Scrabble Overview

The game of Scrabble celebrates its 75th birthday next year. (It’s having some friends over for a few rounds.) Scrabble was invented in 1938 by Alfred Mosher (Scrabble word value 11) Butts (Scrabble word value seven), an architect, who called the game “Criss-Crosswords,” because of its 15-by-15 square game board and the crossword format of laying down lettered tiles.

In devising the game Butts assigned values to all the letters of the alphabet, based on frequency studies he conducted. From reading newspapers, for example, he determined that the letter E appeared most often, followed by the letters A and I (about even); and, at the other end of the spectrum, the letters Q and Z appeared least often. Out of the 100 lettered tiles used in the game, then, he made 12 of them E’s, followed by nine I’s and A’s, eight O’s, six N’s, R’s and T’s, four D’s, L’s, S’s and U’s, three G’s, two B’s, C’s, F’s, H’s, M’s, P’s, V’s, W’s and Y’s, and one each of J, K, Q, X and Z. The two remaining tiles he made “blanks,” which players could use to represent any letter they wished.

Butts also assigned values to each letter (based again on its frequency in written English), ranging from one to ten. Common letters, like E, I, R and S, have a value of one point, while the most uncommon, Q and Z, are worth ten. The point value of each letter appears on the tile.

Another of Butts’ inspirations was the creation of “premium” squares on the board, which multiply the value of the letters or words placed on them. A Scrabble board has eight triple-word squares, 16 double-word squares, 12 triple-letter squares, and 24 double-letter squares. The board’s center square, commonly marked by a star, is another double-word square.

Scrabble is usually played between two people, although more than two can play and there are team competitions. The player who goes first is determined by drawing one tile apiece out of the bag: whoever draws the letter highest up in the alphabet goes first. Each player then blindly draws seven tiles from the bag and places them on his “rack,” which he keeps turned away from the other player(s). Player 1 must form a word of two or more letters, either horizontally or vertically, with one of his tiles covering the center square. Player two then must make a play in response, in one of the following ways:

– Adding at least one letter to his opponent’s word to make a new word (example: adding TROT to his opponent’s word DOG, to make DOGTROT);

– “Hooking” his opponent’s word and making another word perpendicular to it (example: playing the word FLAGS perpendicular to DOG, hooking it with the S to form the new word DOGS);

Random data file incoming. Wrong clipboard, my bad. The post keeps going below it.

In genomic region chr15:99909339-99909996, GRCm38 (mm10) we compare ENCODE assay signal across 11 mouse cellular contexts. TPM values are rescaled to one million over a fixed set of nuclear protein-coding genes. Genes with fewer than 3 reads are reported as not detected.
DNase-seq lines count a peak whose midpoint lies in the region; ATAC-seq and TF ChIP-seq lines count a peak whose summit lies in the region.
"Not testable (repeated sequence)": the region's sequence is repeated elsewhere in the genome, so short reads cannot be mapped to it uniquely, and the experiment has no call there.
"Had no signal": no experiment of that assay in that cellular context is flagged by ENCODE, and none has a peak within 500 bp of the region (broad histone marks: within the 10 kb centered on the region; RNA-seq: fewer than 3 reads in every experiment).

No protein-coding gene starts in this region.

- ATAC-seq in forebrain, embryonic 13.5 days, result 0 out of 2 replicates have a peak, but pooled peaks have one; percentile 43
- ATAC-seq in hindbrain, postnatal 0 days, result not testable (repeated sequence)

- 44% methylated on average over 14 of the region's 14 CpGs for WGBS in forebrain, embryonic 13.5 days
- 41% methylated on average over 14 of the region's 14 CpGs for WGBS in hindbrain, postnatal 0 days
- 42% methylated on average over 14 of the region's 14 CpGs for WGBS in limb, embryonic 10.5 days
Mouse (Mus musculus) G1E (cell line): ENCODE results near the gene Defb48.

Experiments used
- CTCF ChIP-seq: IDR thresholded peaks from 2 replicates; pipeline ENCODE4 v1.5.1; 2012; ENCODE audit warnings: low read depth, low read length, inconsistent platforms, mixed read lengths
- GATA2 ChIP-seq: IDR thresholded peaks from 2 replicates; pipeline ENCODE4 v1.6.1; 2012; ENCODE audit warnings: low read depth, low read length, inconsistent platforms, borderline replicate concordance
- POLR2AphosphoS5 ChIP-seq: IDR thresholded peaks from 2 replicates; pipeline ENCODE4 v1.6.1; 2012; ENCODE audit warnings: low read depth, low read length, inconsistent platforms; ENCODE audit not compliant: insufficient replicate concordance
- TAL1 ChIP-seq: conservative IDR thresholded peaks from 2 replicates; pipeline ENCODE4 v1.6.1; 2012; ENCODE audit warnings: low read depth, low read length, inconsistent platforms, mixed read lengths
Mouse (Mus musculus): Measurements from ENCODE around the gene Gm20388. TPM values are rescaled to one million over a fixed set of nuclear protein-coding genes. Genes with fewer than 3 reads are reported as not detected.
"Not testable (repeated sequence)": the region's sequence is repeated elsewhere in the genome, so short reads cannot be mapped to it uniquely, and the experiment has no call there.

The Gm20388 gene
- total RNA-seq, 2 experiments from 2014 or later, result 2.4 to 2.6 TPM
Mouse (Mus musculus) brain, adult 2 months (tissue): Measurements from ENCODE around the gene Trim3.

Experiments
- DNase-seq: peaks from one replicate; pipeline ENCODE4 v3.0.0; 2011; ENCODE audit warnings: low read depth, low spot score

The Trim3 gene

– Playing perpendicularly “through” his opponent’s word (example: forming the word RADIUM, using the D in his opponent’s word DOG);

– Playing a word parallel to his opponent’s word to form several acceptable words (example: playing the word OHO underneath and parallel to DOG, to form the words, DO, OH, and GO).

After each play, a player announces his score and then replenishes his rack from the bag by drawing enough tiles to give him a total of seven. On any particular turn, a player may choose to pass his turn, scoring nothing, or to exchange a number of tiles on his rack for an equal number in the bag, thereby losing his turn and scoring nothing also.

The game continues in this fashion until all the tiles have been drawn and one player goes out by playing all his tiles.

Scoring is done by totaling the points awarded for each play. In the examples above, assuming Player one plays his opening word DOG with the G covering the center square:

– Player 1 would count 12 points for DOG (D=2 + O=1 + G=3) = 6 multiplied by double-word square = 12;   

– Player 2 would count 20 for FLAGS (F=4 + L=1 + A=1 + G on double-letter square=6 + S=1) = 13 for FLAGS, plus (D=2 + O=1 + G=3 + S=1)) = 7 for DOGS = 20 total points. Note that Player 2 gets credit for the S twice, because he has formed two new words, but that he does not get to count the value of DOG doubled, but only the face value of the tiles in DOG.

– Player two would count 13 for RADIUM (R on triple-letter square=3 + A=1 + D=2 + I=1 + U tripled=3 + M=3) = 13.

– Player 2 would score 26 for OHO (OHO = 1 for O + 8 for H doubled) + 1 for O) = 10, plus (DO) = 3, plus (OH = 1 for O + 8 for H doubled) = 9, plus (GO) = 4, for a total of 26. Note that Player two does get credit for the H doubled twice, because he has formed two new words both using H.

The value of being able to hook words together is illustrated in these examples.

When a player is able to play all seven of his tiles on one play, he is awarded a bonus of 50 points. In the parlance of Scrabble, using all one’s tiles is called a “bingo.” (Useful tidbit: the plural of “bingo” can be both “bingos” and “bingoes,” which in itself is a bingo.)

After a player makes a play, his opponent may “challenge” the legitimacy of his word, based on the dictionary or word book both players have agreed to use as an authority. If the word is not legitimate, the player must remove it and loses his turn; if it is, the challenging player loses his turn.  

The beauty of Scrabble is in its endless variety. Over its 75-year history involving millions and millions of games, the chances are undoubtedly infinitesimal that any one game has been duplicated. Chess masters can recall moves and positions from their and other players’ recorded games, but every game of Scrabble presents it players with, as it were, a blank slate.